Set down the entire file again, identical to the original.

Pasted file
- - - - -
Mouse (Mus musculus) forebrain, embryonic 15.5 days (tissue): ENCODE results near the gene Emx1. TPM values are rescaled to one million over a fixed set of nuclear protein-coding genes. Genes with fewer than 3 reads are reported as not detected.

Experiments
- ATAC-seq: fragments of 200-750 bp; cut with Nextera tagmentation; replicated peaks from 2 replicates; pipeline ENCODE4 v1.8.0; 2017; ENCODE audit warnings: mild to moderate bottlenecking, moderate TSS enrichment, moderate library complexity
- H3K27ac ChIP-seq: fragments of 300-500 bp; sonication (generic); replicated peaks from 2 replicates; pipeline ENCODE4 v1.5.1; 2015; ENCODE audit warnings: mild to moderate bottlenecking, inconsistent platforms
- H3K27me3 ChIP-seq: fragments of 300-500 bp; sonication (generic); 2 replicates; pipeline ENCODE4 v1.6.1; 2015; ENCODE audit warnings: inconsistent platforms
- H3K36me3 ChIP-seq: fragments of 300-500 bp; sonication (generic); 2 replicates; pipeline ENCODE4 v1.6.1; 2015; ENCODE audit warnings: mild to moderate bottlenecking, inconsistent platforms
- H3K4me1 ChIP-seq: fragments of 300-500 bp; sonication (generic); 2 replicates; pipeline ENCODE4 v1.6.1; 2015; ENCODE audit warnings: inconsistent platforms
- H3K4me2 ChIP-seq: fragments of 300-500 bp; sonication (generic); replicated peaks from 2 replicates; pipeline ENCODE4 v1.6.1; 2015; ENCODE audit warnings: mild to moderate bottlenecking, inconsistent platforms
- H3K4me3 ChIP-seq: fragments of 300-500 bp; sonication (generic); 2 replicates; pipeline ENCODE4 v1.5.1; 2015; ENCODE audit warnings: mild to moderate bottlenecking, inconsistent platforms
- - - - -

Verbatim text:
Mouse (Mus musculus) forebrain, embryonic 15.5 days (tissue): ENCODE results near the gene Emx1. TPM values are rescaled to one million over a fixed set of nuclear protein-coding genes. Genes with fewer than 3 reads are reported as not detected.

Experiments
- ATAC-seq: fragments of 200-750 bp; cut with Nextera tagmentation; replicated peaks from 2 replicates; pipeline ENCODE4 v1.8.0; 2017; ENCODE audit warnings: mild to moderate bottlenecking, moderate TSS enrichment, moderate library complexity
- H3K27ac ChIP-seq: fragments of 300-500 bp; sonication (generic); replicated peaks from 2 replicates; pipeline ENCODE4 v1.5.1; 2015; ENCODE audit warnings: mild to moderate bottlenecking, inconsistent platforms
- H3K27me3 ChIP-seq: fragments of 300-500 bp; sonication (generic); 2 replicates; pipeline ENCODE4 v1.6.1; 2015; ENCODE audit warnings: inconsistent platforms
- H3K36me3 ChIP-seq: fragments of 300-500 bp; sonication (generic); 2 replicates; pipeline ENCODE4 v1.6.1; 2015; ENCODE audit warnings: mild to moderate bottlenecking, inconsistent platforms
- H3K4me1 ChIP-seq: fragments of 300-500 bp; sonication (generic); 2 replicates; pipeline ENCODE4 v1.6.1; 2015; ENCODE audit warnings: inconsistent platforms
- H3K4me2 ChIP-seq: fragments of 300-500 bp; sonication (generic); replicated peaks from 2 replicates; pipeline ENCODE4 v1.6.1; 2015; ENCODE audit warnings: mild to moderate bottlenecking, inconsistent platforms
- H3K4me3 ChIP-seq: fragments of 300-500 bp; sonication (generic); 2 replicates; pipeline ENCODE4 v1.5.1; 2015; ENCODE audit warnings: mild to moderate bottlenecking, inconsistent platforms